The story opens at first person narration describing the entrance of three young girls into the store. ‘ In walks these three girls in nothing but bathing suits. I’m in the third check-out slot, with my back to the door’. So the person narrating is working at the cash register. And his routine is rocked by the entrance of these three girls. It is made clear that their appearance has nothing in common with the expected appearance of the store’s customers. This striking difference draws the narrator’s attention making him to ringing twice a box of HiHo crackers while serving a customer at the cash register ‘ I stood there with my hand on a box of HiHo crackers trying to remember if I rang it up or not. I ring it up again and the customer starts giving me hell.’ The reader suspects that the narrator is a young boy since he gets attracted to the young girls, used at being yelled at, since no objection is risen on his behalf towards the complaints of the customer at his cashier. As plot goes on, it is made clear that the visit of the girls has enlightened his dull working routine. He starts appraising them sexually, giving the name ‘ Queenie’ to the leader of the three girls, imagining things about their habits and characters. His evident romantic nature is easily perceived by the reader as a trait of his personality. So Sammy whose name has not been acknowledged yet, is a young, sensitive, romantic boy at a young age, giving the impression of feeling trapped and unhappy in a conventional, routine job. But despite his tendency to being attracted to the unconventional, different stimulation, he seems to have accepted his own ‘ fate’. He admires secretly the girls but he remains there, stuck in his cash register, without talking to them but only with the power of his mind.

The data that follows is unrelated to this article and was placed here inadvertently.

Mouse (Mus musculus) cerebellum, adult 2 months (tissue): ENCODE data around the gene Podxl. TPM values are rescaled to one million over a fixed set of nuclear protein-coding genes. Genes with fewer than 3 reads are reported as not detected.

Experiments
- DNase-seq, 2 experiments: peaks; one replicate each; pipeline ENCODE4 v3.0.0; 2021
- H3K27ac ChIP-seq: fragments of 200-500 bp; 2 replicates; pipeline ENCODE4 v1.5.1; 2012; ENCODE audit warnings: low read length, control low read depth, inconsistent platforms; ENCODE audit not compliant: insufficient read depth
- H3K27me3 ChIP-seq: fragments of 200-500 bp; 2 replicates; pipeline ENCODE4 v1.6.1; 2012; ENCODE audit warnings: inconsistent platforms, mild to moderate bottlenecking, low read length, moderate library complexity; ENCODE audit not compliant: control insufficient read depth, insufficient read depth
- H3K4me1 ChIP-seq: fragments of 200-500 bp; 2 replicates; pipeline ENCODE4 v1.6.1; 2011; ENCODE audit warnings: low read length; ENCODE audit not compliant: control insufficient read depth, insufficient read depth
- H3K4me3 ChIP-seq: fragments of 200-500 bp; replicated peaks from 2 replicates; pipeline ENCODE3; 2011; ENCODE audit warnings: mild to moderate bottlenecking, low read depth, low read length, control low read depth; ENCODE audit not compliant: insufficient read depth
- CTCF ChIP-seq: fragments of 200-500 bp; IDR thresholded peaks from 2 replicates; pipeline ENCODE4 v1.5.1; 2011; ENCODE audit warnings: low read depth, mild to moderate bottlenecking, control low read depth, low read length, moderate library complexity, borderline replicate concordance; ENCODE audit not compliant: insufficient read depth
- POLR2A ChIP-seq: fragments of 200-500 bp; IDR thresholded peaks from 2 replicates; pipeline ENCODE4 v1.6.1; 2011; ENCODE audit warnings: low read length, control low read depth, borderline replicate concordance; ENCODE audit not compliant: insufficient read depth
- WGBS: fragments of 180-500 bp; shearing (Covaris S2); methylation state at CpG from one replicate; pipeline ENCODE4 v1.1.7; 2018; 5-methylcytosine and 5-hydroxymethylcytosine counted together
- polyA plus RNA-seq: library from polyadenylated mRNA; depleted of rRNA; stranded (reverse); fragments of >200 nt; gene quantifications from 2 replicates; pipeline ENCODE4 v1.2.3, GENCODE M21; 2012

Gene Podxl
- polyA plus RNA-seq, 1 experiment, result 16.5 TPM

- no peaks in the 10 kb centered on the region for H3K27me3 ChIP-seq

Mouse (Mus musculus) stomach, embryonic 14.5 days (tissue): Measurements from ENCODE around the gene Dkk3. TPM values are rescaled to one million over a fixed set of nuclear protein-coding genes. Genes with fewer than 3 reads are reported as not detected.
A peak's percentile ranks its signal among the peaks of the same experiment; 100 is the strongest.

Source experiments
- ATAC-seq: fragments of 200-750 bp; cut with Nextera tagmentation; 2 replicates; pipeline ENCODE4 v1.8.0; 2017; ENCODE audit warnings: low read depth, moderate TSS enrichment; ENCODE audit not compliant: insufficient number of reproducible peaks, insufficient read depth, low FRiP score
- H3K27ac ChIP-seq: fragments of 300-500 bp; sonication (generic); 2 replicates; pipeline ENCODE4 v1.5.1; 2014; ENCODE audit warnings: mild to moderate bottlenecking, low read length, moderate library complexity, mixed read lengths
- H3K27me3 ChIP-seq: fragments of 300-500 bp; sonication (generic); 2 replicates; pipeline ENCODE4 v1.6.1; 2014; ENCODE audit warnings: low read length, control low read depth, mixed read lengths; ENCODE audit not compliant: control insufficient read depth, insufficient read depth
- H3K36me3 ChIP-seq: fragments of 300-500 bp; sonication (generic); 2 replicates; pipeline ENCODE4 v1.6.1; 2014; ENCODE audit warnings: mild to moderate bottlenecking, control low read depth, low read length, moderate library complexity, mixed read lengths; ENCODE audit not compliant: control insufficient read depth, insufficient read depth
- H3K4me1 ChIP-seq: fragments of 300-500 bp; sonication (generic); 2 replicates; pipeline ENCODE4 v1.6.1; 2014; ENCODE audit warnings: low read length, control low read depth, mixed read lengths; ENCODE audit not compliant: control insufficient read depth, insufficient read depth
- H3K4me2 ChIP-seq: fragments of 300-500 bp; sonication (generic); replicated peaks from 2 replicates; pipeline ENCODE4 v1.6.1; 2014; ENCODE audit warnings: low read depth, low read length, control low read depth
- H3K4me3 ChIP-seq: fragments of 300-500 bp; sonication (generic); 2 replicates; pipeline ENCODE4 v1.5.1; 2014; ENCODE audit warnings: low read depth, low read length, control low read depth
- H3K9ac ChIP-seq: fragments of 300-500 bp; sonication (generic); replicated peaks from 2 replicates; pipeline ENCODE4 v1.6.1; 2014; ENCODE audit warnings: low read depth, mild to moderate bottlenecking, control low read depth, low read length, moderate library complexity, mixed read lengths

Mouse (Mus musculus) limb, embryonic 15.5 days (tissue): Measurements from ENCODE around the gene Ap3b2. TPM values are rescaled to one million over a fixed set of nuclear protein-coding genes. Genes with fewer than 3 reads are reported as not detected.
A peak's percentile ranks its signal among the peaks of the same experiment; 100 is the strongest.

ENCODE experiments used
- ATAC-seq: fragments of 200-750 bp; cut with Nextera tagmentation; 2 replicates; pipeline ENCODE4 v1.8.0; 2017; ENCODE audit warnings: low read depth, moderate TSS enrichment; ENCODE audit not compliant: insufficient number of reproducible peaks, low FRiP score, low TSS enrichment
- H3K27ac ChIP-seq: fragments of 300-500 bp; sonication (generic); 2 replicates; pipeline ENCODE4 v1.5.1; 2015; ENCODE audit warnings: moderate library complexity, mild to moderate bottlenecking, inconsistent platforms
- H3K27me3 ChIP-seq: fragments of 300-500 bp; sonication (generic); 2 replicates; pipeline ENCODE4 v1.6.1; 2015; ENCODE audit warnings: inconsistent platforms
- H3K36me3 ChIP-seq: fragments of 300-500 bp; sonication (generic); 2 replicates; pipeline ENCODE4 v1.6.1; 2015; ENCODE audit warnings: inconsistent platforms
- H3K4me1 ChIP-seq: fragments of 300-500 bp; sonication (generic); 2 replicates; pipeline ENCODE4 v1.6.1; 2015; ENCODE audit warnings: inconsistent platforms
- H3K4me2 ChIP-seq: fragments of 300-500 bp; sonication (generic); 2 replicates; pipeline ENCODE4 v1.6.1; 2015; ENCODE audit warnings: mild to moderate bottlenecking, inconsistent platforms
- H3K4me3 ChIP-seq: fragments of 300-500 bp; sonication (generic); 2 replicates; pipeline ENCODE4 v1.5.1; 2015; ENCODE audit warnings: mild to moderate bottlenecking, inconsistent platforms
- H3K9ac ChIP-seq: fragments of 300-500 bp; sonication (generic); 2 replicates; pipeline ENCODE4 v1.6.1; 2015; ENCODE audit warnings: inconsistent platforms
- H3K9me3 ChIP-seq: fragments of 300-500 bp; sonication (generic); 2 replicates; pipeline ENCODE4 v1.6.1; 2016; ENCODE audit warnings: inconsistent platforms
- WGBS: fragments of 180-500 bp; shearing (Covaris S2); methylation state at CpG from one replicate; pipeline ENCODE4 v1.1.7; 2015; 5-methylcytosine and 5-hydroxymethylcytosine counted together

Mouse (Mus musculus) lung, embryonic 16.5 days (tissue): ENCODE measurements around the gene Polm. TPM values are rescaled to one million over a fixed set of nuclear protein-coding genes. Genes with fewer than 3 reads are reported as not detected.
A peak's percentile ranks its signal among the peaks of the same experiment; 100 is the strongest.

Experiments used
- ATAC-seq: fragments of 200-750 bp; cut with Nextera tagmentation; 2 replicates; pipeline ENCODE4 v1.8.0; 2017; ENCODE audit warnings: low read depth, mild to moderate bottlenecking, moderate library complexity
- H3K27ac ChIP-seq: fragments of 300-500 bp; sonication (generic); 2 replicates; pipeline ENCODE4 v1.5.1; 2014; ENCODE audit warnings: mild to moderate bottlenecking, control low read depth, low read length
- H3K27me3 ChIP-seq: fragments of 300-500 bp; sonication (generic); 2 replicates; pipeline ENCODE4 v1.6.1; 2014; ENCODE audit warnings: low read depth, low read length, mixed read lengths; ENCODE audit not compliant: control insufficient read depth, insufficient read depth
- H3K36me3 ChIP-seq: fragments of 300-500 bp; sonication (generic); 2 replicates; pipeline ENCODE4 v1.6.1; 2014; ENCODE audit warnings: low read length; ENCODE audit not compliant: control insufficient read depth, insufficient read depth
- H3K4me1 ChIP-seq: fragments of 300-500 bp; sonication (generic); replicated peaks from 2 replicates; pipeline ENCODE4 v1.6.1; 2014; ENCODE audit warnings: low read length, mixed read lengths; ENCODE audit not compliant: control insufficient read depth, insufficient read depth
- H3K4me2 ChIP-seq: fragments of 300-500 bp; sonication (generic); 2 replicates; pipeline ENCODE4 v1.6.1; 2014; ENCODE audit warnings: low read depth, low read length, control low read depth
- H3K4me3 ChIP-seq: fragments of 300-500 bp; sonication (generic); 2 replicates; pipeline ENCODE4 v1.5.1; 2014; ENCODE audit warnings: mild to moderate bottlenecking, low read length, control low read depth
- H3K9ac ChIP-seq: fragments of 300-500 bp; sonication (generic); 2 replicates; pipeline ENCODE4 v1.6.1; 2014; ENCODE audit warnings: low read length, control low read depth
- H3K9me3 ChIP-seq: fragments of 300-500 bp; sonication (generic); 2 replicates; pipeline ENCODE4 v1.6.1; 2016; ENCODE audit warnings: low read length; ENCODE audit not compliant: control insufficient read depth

2. The incident